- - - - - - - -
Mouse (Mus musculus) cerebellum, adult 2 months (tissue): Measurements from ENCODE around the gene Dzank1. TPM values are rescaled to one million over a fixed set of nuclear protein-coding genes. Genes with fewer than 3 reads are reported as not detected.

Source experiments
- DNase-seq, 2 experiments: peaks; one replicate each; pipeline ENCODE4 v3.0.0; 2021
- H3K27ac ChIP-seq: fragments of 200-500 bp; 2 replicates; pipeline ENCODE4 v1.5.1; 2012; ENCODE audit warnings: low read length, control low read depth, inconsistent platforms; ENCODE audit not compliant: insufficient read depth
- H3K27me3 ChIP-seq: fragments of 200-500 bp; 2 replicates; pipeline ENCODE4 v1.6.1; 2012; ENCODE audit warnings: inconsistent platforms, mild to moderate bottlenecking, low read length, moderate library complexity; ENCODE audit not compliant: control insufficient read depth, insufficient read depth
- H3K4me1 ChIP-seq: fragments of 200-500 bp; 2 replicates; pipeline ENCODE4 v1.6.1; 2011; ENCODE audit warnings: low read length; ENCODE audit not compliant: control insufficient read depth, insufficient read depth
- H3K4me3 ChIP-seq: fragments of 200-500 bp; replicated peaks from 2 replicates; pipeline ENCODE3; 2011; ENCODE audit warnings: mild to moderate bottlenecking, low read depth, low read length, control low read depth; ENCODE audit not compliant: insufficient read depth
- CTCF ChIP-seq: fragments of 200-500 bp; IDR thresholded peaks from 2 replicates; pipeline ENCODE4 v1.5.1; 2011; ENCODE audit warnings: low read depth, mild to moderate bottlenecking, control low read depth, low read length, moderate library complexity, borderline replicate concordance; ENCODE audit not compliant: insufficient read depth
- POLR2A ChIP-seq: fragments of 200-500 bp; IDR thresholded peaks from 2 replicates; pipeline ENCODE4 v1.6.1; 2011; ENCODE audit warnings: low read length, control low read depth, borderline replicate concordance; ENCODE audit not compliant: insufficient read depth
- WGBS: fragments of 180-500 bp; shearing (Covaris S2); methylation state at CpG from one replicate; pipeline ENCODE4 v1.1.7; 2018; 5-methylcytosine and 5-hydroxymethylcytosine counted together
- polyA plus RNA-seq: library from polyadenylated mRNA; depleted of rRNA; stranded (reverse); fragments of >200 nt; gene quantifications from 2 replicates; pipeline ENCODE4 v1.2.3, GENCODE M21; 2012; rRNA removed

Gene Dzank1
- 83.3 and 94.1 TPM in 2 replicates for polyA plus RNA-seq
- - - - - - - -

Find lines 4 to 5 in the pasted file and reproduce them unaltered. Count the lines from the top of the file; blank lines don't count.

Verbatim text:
- H3K27ac ChIP-seq: fragments of 200-500 bp; 2 replicates; pipeline ENCODE4 v1.5.1; 2012; ENCODE audit warnings: low read length, control low read depth, inconsistent platforms; ENCODE audit not compliant: insufficient read depth
- H3K27me3 ChIP-seq: fragments of 200-500 bp; 2 replicates; pipeline ENCODE4 v1.6.1; 2012; ENCODE audit warnings: inconsistent platforms, mild to moderate bottlenecking, low read length, moderate library complexity; ENCODE audit not compliant: control insufficient read depth, insufficient read depth